Blue Shield, they give you a list of medical groups. And you get your health care needs taken care of, locally. Imagine a triangle, Blue Shield , then whatever Medical Group you picked, then you. All vying for profit, you wanting to profit from what amount you put in. it’s usually the local Medical Group that’ll try to fleece you. So you have to be pro-active and reach out to Blue Shield mothership if you have something big like cancer or a serious disease that needs to be taken seriously.

    Then there’s in-house, like Kaiser-Permanente, where everythings in one place. so just you and K-P, which is great for records, since everything under Kaiser is accessed by everyone taking care of you there, they all can pull up your charts. But still requires some pro-activity because most of their doctors they hire straight from the 3rd world, India and Nigeria mostly i’ve noticed are where the doctors are from, with nurses mostly hailing from the Philippines. 3rd world doctors are used to not being questioned,

    me doctor, you patient, me know all, you shut up.

    the VA is something like all three above, CDCR its a big bureaucratic gov’t institution; Blue Shield in that you can seek outside care, especially if no VA facilities near you; K-P in that it’s all under one roof, they keep records pretty good. and its FREE just like CDCR, closest to universal healthcare, especially if you’re poor veteran and/or have service related issues.

    My point, whether CDCR; Blue Shield, Kaiser or VA , you have to be pro-active. For example, CDCR will always get high grade chemo treatment for inmates because the state’s paying; but say a retired teacher with Blue Shield, getting her chemo in some small clinic will have the least expensive chemo. So stuff like that you have to contact the mothership Blue Shield and ensure that whatever clinic you’re using is giving you the good stuff, not some generic crap.

    Costs aside, you have to be pro-active. Do your research, challenge the doctors; ask about what you’re getting, Google that, ask around some more. be the squeaky wheel always. because you’re dealing with 3rd worlders, youre dealing with companies wanting to make a profit, and youre dealing with faceless bureaucracies, so it’s up to you to make it personal.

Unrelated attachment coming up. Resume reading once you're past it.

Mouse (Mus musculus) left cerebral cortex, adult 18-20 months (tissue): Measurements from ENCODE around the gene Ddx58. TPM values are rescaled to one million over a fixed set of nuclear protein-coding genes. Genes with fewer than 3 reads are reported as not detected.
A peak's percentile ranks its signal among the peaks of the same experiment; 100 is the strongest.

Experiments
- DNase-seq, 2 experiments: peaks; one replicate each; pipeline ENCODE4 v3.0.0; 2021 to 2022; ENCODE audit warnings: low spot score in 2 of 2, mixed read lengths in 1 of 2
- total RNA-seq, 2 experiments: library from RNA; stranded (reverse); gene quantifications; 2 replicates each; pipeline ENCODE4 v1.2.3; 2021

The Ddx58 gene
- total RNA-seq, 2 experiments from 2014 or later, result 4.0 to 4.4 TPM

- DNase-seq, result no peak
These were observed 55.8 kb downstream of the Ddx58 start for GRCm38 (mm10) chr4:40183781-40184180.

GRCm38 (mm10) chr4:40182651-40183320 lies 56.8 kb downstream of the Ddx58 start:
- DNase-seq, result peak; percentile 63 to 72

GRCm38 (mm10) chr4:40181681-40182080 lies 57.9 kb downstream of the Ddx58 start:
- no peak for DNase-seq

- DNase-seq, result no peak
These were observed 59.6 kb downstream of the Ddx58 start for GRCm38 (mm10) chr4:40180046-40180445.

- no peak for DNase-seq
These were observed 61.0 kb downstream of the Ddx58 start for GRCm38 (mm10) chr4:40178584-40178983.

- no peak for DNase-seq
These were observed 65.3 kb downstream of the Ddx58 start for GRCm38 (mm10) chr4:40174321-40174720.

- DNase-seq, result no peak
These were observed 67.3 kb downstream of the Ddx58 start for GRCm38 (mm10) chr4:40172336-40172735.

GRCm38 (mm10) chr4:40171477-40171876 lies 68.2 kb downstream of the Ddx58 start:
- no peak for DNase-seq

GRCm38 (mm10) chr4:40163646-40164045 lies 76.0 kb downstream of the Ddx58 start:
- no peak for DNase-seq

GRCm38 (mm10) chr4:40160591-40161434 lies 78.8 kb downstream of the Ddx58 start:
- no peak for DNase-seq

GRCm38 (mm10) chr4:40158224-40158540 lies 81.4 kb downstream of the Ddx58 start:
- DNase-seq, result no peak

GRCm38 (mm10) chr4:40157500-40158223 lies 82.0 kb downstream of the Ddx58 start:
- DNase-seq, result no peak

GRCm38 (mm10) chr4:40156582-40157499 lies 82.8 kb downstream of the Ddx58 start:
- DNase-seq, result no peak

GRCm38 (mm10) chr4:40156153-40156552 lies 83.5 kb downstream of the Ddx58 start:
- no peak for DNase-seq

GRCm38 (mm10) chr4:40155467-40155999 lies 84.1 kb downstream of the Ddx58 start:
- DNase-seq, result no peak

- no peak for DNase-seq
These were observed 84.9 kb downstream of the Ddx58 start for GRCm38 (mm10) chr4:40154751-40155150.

4. Larry,

    You blew it! Could have flown to Japan, spent the weekend, had the MRI for the same price! (https://en.wikipedia.org/wiki/Magnetic_resonance_imaging) (200 for the MRI, 700 for the plane, another few hundred for the room and meals…)

    For a family of 3 in Connecticut, as a self-employed person, our silver Obamacare plan is subsidized 95% if we show an income of $82,500. If we show $82,600 of income, there is no subsidy. There’s economic incentive for ya!

    Broke my wrist this past winter. So far out of pocket just about 15 grand. Emergency room: faulty diagnosis, cheap splint: $3900. . First surgery: surgeon wanted $7500, insurance company paid him $1200. Hmmmm.

    Haven’t been sick in 7 years, and my long time doctor retired in the mean time. Found this for getting my own blood work done: http://www.privatemdlabs.com/lab_tests.php?view=all&show=2158&category=24&partnerid=S61search=#2158

    I just got the male athletic anti-aging panel and plan on doing it each year and running the numbers past a doctor friend. He’s always asking me about garden advice, so why not?

    Enjoy the blog. Keep up the good work.

    1. FM might have only had to drive 100 miles to get a cheaper MRI. But we are all busy people, and who has the time to compile a list of MRI providers and call them to find one that will give you a good price? My brother did, but he can be stubborn that way.

      1. Frank,

        This area is quite cheap. The nearest other facilities are in larger cities which tend to be more expensive. Everything to the east is IL, in which everything is more expensive.

        More important, I can only use facilities covered by my insurance network.

        So, your are almost certainly wrong. Confident, but wrong.

      2. My brother lives in North Carolina and he found there was a significant variation in prices, as in some places charge as little as a third of what others charged. In his case he was going to pay the whole price, no matter where he went. Of course if the provider was out of network it wouldn’t have counted towards his $5000 deductible.

    2. “Emergency room: faulty diagnosis, cheap splint: $3900”

      I am fortunate, my ER copay is $100. But yeah, if you’re on an HD plan, a trip to the ER can be a budget wrecking experience and a lot of people are on HD plans (40%+ per the CDC)

      “First surgery: surgeon wanted $7500, insurance company paid him $1200. Hmmmm”

      This fries my bacon. If you pay for it yourself but don’t haggle, the system will rip you off. And how can you possibly know what the prenegotiated insurance rate is?

  5. Re: high deductible / low premium plans

    That wasn’t always the case. I had to provide my own health insurance as a young man, so naturally I took the lowest premium plan out there. The chances of needing expensive care was quite low, and I could easily save the deductible after less then two years. After ObamaCare landed my premium quadrupled.